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Math help from the Learning Centre

This guide provides useful resources for a wide variety of math topics. It is targeted at students enrolled in a math course or any other Centennial course that requires math knowledge and skills.

Self-Regulated Your Math Learning


1. Plan and prepare for your math classIf you had a rough time with math classes before, consider this: That was then! You are better prepared than ever before to take on this math class.

2. Establish your math routine. Mark in your study plan how much time you want to spend on the course. Be specific with the days and exact hours. Setting shorter periods of time (e.g., 2 hours Monday, Wednesday, and Friday) is better than 8 hours during one day of the week. Your plan will need to be revised as difficult or easier topics arise.

3. Math courses have a Review/Introduction ChapterGoing through the examples in these chapter will remind you of some of the language that is particular to mathematics. Use the chapter to help establish your math routine and confront doubts and misunderstandings you have associated with mathematics.

4. Use your resourcesYou should contact your instructor not only to ask questions, but build a connection with so that you become comfortable asking any question. There is no question too basic, and feedback helps you to question and move your understandings deeper.

  • Your textbook is an excellent resource. There is an online component with the textbook that provides practice questions and online support.
  • Access the Math drop-in centres at the Progress, Morningside or Ashtonbee campuses or book an appointment with a Math Strategist or drop-in tutor 
  • There are plenty of videos online that walk you through examples. Contact a math strategist for more information.

5. Math requires a deep understanding of the material. Rote memorization is the memorization of rules, formulas, or specific examples. This is not enough to succeed in a math course. The expectation is for you to apply those formulas in multiple context. In addition, questions may ask you to apply rules and formulas from multiple topics into one question.

For example, you may know the rules to add, subtract, multiply, and divide fractions. But how do you apply it to the following problem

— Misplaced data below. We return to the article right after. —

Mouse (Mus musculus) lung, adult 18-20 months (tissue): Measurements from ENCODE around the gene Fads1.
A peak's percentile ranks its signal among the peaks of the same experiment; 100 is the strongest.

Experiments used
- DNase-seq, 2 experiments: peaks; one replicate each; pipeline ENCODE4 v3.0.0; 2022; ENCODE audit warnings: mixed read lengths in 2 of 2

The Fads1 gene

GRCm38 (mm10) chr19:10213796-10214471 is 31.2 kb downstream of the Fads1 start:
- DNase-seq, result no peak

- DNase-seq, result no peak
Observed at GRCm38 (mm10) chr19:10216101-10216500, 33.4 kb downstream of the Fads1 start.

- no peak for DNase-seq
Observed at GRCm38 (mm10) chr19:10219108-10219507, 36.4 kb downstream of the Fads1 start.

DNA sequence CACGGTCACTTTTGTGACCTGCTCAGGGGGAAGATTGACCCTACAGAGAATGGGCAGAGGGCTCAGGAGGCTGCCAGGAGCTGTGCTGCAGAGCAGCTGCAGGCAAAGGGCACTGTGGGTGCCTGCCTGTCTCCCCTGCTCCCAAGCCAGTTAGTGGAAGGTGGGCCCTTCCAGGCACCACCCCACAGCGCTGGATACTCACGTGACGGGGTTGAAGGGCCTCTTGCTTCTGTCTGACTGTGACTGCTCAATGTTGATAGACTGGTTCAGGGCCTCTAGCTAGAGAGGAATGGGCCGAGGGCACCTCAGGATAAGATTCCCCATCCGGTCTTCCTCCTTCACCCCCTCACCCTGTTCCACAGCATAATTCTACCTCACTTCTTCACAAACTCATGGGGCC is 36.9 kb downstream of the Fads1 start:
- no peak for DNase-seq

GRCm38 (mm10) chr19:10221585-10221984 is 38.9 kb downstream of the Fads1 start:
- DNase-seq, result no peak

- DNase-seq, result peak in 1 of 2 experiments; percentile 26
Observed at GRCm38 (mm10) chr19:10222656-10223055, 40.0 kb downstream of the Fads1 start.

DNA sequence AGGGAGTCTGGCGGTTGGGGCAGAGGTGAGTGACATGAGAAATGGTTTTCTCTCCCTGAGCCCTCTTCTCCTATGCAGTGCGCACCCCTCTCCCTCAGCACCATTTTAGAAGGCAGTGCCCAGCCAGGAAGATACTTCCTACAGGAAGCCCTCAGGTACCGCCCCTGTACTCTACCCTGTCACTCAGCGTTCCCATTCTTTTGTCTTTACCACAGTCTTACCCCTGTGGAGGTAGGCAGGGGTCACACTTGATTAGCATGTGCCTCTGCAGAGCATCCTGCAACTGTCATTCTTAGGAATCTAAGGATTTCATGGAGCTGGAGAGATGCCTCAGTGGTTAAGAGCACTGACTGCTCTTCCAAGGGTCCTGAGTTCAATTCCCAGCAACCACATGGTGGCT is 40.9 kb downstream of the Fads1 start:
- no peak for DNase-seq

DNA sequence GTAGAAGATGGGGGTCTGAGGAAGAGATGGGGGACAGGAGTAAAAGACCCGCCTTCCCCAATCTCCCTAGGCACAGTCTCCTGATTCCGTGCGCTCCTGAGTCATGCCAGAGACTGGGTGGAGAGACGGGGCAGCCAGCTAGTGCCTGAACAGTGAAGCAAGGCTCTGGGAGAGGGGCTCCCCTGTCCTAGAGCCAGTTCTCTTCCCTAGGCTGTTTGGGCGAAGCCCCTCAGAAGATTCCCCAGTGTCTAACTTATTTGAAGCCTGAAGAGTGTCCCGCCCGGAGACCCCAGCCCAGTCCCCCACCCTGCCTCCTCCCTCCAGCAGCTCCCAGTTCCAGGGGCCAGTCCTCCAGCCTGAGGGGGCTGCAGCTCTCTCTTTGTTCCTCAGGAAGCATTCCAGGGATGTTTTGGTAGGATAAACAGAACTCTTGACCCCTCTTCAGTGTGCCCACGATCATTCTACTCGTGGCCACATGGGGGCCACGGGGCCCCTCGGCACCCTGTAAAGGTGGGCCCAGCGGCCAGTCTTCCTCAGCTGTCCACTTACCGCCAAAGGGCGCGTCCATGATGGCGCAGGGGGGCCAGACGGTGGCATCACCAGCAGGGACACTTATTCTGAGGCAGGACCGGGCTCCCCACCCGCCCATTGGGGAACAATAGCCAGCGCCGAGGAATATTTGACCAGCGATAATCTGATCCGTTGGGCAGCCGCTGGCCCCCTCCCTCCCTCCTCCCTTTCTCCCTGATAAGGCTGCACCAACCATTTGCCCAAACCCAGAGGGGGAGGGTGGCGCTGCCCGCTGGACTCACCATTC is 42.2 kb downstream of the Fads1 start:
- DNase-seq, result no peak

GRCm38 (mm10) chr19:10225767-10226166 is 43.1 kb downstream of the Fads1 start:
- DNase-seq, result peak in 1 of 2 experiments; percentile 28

1/9 of the shirts sold at a shop are white. 5/8 of the remainder are black. The rest of the shirts are green. If the shop has 81 green shirts, how many more black shirts than green shirts does the shop have?

How do you start this question? What am I looking for? What do I have?

Speak to a math strategist to develop methods to attack any mathematical problem.

6. Study with a classmate or tutorYou may not get the chance to clarify steps during an online lecture. Studying with a classmate allows for those questions to be asked. You can go through a lecture together, pause after each example, and address unclear steps and misunderstandings. Create a similar question for each other to test your understandings. You can book a tutor and ask them to go through a lecture with you.

7. Do a practice testThe majority of math courses are assessed through multiple tests. You want to do practice tests to verify your understanding. You also want to do a practice test in the same format online as the setting where you will be tested. You can create your own test with classmates by each contribution a question or two. Randomize the order of questions and see how you do. Grade your own test and look back at topics that are still unclear.

undefined 8. Revise your routineThe above tips help form your math study routine. Look back at your routine, highlight, difficulties, and successes. Revise your routine to continually improve.


"It is fine to work on any problem, so long as it generates mathematics along the way - even if you don't solve it at the end of the day." Andrew Wiles

Learning Math Online by Matthew Cheung. This work is licensed under a Creative Commons Attribution-NonCommercial 4.0 International License.

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